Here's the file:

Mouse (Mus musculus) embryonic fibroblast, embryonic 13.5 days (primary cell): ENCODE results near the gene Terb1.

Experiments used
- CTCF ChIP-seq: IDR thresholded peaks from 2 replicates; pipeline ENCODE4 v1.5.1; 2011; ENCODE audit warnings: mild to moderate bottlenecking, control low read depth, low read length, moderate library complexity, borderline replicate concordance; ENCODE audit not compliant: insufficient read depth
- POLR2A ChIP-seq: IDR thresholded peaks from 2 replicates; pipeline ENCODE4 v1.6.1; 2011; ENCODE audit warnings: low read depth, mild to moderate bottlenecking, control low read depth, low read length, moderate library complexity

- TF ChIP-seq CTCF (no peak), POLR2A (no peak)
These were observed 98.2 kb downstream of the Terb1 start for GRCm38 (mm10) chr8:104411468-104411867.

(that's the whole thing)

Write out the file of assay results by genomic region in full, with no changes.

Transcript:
Mouse (Mus musculus) embryonic fibroblast, embryonic 13.5 days (primary cell): ENCODE results near the gene Terb1.

Experiments used
- CTCF ChIP-seq: IDR thresholded peaks from 2 replicates; pipeline ENCODE4 v1.5.1; 2011; ENCODE audit warnings: mild to moderate bottlenecking, control low read depth, low read length, moderate library complexity, borderline replicate concordance; ENCODE audit not compliant: insufficient read depth
- POLR2A ChIP-seq: IDR thresholded peaks from 2 replicates; pipeline ENCODE4 v1.6.1; 2011; ENCODE audit warnings: low read depth, mild to moderate bottlenecking, control low read depth, low read length, moderate library complexity

- TF ChIP-seq CTCF (no peak), POLR2A (no peak)
These were observed 98.2 kb downstream of the Terb1 start for GRCm38 (mm10) chr8:104411468-104411867.